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Mo Chaudry

Birmingham’s Adventure Golf centre at Star City is the springboard for a £20 million investment by TV’s ‘Secret Millionaire’ Mo Chaudry. He discussed his plans with us...

It was when Mo Chaudry was sweeping factory floors as a youngster that he had his big lightbulb moment. “I thought, I don’t want to be doing hard manual work for the next 30 or 40 years. I need to make a life for myself, and the only way to achieve that is to buck up my ideas.”

At that stage, the teenager had failed most of his exams, and watched as his father’s grocery business ran into financial trouble.

As a result, the family had to give up the shop and downsize into a two-up two-down mid terraced house with no inside toilet, and Chaudry remembers: “It was all a bit of a shock to the system.

“Dad got a job at GKN, in the wheel shop, and my elder brother also worked there as a forklift driver. They got me an industrial cleaning job there, and that summer I worked pretty much full time in the wheel shop, and I saw for myself the sort of heavy labour.

“It’s not an exaggeration to say that it really changed my life. I decided that I needed to move on to sixth form, take my education more seriously, and have a go at making something of myself.”

And have a go is what he did. After retaking his exams, he eventually got the offer of a sports degree at Staffordshire University, which set him on his way.

“Moving away from home, I grew up very quickly, both emotionally and academically,” he recalls.

“Mixing with different people gave me the chance to grow up and assess what I was all about. I needed those three years to grow emotionally.

“It made me realise I had to work for things; you can’t be a victim, you have to fight for what you want and fend for yourself. My time at university gave me all the tools I needed to do the things I’ve done.”

In 1983, Mo met Ann, the woman who was to become his wife, when he was living in a £10-a-week bedsit, struggling to find enough 50p pieces to keep the electric meter running. They have been happily married since 1987.

He says: “I was doing door work at nightclubs at this time to earn some extra money, and I told her when I met her ‘I’m going to make a fortune for us, watch this space’. Deep down I wanted to make a big name for myself. I had a hunger for it.”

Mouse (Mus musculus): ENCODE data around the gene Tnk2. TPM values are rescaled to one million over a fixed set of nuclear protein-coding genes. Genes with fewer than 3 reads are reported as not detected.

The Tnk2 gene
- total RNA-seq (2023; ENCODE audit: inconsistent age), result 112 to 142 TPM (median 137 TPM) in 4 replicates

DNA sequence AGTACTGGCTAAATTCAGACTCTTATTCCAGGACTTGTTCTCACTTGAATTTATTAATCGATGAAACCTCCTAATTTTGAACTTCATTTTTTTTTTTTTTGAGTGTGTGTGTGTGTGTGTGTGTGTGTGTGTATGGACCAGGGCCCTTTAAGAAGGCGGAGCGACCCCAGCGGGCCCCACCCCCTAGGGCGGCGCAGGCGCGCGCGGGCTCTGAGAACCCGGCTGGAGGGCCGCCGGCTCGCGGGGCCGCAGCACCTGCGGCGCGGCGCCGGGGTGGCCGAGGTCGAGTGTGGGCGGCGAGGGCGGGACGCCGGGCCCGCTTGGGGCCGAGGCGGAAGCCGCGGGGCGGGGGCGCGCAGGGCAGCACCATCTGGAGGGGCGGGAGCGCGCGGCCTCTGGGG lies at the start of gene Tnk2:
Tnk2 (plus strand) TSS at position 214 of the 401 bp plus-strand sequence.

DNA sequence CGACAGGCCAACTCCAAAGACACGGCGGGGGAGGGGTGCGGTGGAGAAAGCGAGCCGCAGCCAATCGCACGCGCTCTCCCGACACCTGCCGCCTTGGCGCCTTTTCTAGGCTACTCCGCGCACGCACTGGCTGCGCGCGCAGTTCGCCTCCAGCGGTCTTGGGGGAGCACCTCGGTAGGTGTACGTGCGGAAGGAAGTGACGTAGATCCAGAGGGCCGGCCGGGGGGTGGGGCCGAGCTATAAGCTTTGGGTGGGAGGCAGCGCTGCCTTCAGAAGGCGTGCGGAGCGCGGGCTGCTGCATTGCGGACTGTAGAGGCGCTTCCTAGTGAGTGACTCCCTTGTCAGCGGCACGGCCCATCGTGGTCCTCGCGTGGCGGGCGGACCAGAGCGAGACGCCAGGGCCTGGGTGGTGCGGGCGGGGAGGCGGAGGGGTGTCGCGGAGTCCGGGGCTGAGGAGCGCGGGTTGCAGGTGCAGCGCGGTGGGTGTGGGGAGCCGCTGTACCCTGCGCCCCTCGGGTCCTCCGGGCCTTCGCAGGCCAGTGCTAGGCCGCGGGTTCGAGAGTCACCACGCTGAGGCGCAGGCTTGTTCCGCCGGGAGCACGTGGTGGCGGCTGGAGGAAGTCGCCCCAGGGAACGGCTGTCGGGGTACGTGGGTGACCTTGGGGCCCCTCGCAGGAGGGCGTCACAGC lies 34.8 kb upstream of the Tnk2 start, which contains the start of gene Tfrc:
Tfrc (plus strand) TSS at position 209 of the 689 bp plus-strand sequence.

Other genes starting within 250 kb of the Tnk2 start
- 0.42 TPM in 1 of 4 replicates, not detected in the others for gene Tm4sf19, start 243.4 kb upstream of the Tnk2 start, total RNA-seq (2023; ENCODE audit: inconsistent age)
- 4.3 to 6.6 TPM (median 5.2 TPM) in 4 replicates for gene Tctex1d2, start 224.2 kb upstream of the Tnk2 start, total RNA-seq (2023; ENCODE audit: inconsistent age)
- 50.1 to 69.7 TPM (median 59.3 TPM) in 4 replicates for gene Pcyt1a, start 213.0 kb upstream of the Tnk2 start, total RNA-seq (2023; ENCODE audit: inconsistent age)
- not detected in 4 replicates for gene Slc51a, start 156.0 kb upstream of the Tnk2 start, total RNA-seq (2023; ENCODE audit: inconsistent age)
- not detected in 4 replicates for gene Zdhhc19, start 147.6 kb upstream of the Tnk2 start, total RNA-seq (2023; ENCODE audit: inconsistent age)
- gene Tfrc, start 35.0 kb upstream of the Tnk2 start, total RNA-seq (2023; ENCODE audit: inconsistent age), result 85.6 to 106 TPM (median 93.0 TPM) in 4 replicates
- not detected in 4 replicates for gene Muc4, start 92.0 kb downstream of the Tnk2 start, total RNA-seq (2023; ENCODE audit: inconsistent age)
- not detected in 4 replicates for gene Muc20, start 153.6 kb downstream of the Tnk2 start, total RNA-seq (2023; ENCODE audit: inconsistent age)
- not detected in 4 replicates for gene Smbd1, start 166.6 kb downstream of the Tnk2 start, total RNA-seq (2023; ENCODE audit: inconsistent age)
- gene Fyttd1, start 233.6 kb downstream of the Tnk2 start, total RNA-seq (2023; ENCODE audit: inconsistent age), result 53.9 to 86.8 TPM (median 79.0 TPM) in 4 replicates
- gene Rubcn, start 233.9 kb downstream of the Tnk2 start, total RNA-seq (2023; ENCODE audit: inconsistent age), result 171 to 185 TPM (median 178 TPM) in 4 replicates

By the age of 30, Chaudry had indeed made his first million as a financial adviser and property investor, and has since expanded into the health and fitness, leisure and tourism sectors.

He’s also the mentor and manager of the 2017 World’s Strongest Man, Eddie Hall. In fact, he was the man who sponsored him to become full time, allowing him to focus on achieving his ambitions.

At the age of 58, Chaudry is now one of the richest and best-known Asian businessmen in the UK, with an estimated fortune of around £100 million.

But he’s by no means done yet, and Birmingham is playing a key part in the next chapter of his plans.

“I feel like I’m really on the cusp of something right now,” he says. “I’m more ambitious than I’ve ever been. It’s not just about money any more – it’s not been for a long time. It’s about success, fulfilment, and feeling that I am reaching my full potential and helping others along the way.”

Mo bought his flagship Waterworld complex in Stoke on Trent from The Rank Group in 1999, and has turned the loss-making operation into a thriving and profitable business which now attracts some 400,000 visitors a year. With further expansion currently under way, that figure is expected to rise to 750,000.

He also now owns and operates the highly successful M Club Spa & Fitness Clubs in Staffordshire, and has significant property interests via investment firm M.I.C Investment Group. 

But that’s not all. Over the past few months Mo has taken a majority stake in fitness company Pulse Group, which provides business support solutions to more than 100 UK clubs and operates 15 fitness, leisure and soccer centres.

Mo wants to double the size of this business in the next five years, and has some exciting plans to raise the profile of his latest brand across the Indian subcontinent. He describes it as a ‘sleeping giant’ of a business which, with his injection of fresh cash, is waking up fast.

Closer to home, it was this time last year that Chaudry bought the Adventure Island Mini Golf at Star City from founder John Whitehead for an undisclosed sum, announcing ambitious plans to expand the brand and concept across the country.